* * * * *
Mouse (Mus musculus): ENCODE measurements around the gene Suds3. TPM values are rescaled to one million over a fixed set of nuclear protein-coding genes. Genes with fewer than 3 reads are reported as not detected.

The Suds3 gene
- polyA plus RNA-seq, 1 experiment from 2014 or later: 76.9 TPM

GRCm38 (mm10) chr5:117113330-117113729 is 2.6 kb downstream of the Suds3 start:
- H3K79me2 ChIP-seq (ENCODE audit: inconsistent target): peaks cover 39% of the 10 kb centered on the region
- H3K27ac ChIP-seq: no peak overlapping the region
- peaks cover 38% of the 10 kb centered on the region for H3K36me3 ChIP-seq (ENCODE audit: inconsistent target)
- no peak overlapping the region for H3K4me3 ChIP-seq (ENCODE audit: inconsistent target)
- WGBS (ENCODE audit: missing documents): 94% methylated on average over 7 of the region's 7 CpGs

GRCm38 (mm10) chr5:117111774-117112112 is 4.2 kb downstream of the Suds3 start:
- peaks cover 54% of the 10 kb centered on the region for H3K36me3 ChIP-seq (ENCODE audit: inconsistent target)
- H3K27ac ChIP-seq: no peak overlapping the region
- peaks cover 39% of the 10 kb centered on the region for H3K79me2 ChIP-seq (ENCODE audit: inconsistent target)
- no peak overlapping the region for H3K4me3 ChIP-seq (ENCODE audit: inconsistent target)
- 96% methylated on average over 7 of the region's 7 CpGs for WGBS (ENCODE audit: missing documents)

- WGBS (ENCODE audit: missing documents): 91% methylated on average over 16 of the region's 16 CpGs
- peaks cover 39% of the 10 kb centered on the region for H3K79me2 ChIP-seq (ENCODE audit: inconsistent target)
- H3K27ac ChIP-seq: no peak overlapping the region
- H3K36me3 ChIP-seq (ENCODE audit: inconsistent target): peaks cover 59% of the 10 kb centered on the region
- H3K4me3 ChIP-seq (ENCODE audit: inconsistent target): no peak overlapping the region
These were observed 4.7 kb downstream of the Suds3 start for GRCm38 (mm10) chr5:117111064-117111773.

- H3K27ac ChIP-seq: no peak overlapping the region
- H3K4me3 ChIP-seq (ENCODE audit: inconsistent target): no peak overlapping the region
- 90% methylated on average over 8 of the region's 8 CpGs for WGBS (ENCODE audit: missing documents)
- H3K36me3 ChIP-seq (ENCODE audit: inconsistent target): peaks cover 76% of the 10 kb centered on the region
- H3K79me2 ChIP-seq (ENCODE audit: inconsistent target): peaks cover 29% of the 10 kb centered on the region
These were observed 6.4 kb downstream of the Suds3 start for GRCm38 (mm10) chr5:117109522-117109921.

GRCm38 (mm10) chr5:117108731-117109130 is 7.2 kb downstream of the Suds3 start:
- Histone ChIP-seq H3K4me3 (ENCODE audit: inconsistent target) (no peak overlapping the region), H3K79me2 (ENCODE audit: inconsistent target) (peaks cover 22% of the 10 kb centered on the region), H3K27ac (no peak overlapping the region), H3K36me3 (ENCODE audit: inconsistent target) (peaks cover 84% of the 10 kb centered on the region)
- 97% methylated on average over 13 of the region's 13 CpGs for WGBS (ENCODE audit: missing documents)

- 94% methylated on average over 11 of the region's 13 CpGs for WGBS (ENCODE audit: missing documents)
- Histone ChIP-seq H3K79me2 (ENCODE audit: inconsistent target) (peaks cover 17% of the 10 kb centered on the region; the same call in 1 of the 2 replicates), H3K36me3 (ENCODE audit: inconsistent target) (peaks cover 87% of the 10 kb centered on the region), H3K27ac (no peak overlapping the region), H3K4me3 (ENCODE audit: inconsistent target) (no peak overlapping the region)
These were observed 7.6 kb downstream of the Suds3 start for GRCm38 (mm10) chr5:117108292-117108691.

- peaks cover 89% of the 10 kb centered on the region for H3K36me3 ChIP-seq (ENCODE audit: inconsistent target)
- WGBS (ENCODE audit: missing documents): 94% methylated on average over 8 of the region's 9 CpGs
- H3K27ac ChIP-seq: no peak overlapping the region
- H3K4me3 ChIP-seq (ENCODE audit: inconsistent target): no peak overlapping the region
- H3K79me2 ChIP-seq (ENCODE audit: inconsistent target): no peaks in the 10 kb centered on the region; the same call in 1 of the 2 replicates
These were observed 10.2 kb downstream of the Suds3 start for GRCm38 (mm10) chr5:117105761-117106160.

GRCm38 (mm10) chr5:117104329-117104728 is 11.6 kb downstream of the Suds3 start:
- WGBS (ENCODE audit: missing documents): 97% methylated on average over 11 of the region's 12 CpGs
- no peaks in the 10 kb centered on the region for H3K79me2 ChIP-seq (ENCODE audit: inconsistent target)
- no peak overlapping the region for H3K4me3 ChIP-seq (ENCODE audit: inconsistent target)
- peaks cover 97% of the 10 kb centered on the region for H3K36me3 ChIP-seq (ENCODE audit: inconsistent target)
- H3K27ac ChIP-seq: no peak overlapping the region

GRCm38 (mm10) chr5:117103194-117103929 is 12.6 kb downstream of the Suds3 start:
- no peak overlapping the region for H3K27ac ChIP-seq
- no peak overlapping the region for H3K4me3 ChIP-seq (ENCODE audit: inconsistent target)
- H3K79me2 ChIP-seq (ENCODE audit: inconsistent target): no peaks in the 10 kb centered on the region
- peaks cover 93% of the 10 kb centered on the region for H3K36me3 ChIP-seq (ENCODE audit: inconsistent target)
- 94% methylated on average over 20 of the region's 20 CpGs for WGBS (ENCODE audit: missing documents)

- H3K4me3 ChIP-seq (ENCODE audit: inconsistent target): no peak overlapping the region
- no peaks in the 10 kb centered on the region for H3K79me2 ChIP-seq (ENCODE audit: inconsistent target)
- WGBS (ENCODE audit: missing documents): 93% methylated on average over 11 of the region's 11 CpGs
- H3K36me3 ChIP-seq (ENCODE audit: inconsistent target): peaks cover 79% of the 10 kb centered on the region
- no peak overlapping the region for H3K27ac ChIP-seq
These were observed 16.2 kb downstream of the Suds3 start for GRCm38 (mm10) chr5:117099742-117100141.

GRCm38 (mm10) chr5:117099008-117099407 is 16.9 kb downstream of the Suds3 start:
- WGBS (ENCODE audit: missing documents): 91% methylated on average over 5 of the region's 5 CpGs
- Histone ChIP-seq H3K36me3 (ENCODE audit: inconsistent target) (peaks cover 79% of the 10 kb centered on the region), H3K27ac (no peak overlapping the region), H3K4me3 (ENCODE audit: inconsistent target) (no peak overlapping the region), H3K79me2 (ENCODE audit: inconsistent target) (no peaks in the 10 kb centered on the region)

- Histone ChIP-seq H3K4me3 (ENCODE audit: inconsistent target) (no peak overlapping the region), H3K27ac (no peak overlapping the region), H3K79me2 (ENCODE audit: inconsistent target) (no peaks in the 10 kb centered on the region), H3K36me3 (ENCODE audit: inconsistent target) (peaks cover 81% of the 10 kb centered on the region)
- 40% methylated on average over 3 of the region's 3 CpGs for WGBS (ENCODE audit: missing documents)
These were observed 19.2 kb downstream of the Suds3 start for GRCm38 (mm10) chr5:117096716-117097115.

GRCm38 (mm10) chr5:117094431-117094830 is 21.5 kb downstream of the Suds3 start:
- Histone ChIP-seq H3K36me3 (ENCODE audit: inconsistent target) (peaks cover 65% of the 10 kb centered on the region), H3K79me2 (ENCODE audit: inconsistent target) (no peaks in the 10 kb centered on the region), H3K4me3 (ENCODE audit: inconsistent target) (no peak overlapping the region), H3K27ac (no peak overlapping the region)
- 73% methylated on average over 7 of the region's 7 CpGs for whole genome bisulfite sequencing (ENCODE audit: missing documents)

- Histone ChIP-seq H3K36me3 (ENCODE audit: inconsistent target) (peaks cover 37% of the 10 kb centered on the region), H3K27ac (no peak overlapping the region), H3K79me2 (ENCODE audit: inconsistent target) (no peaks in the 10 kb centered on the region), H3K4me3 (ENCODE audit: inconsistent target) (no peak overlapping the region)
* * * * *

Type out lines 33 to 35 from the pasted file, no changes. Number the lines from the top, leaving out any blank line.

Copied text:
These were observed 7.6 kb downstream of the Suds3 start for GRCm38 (mm10) chr5:117108292-117108691.

- peaks cover 89% of the 10 kb centered on the region for H3K36me3 ChIP-seq (ENCODE audit: inconsistent target)
- WGBS (ENCODE audit: missing documents): 94% methylated on average over 8 of the region's 9 CpGs